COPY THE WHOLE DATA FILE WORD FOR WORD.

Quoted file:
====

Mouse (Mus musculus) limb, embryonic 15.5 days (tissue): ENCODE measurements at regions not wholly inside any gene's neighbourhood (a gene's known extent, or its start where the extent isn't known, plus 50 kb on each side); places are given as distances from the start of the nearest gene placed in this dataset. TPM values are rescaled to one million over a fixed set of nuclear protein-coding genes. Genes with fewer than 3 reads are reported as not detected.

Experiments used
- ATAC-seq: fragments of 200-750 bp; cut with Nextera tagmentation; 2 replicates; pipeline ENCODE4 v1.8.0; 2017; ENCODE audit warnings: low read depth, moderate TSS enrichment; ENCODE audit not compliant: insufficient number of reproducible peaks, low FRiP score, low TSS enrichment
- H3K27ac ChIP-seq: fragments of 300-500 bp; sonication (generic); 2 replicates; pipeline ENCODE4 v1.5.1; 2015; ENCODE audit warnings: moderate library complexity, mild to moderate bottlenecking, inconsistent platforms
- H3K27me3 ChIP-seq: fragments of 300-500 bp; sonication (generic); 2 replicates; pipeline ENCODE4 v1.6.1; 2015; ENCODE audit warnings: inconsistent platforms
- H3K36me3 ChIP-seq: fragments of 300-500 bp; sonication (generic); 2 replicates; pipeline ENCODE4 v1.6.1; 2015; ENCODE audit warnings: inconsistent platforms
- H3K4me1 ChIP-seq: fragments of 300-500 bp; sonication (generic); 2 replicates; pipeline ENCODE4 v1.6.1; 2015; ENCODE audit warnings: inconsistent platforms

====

Mouse (Mus musculus) limb, embryonic 15.5 days (tissue): ENCODE measurements at regions not wholly inside any gene's neighbourhood (a gene's known extent, or its start where the extent isn't known, plus 50 kb on each side); places are given as distances from the start of the nearest gene placed in this dataset. TPM values are rescaled to one million over a fixed set of nuclear protein-coding genes. Genes with fewer than 3 reads are reported as not detected.

Experiments used
- ATAC-seq: fragments of 200-750 bp; cut with Nextera tagmentation; 2 replicates; pipeline ENCODE4 v1.8.0; 2017; ENCODE audit warnings: low read depth, moderate TSS enrichment; ENCODE audit not compliant: insufficient number of reproducible peaks, low FRiP score, low TSS enrichment
- H3K27ac ChIP-seq: fragments of 300-500 bp; sonication (generic); 2 replicates; pipeline ENCODE4 v1.5.1; 2015; ENCODE audit warnings: moderate library complexity, mild to moderate bottlenecking, inconsistent platforms
- H3K27me3 ChIP-seq: fragments of 300-500 bp; sonication (generic); 2 replicates; pipeline ENCODE4 v1.6.1; 2015; ENCODE audit warnings: inconsistent platforms
- H3K36me3 ChIP-seq: fragments of 300-500 bp; sonication (generic); 2 replicates; pipeline ENCODE4 v1.6.1; 2015; ENCODE audit warnings: inconsistent platforms
- H3K4me1 ChIP-seq: fragments of 300-500 bp; sonication (generic); 2 replicates; pipeline ENCODE4 v1.6.1; 2015; ENCODE audit warnings: inconsistent platforms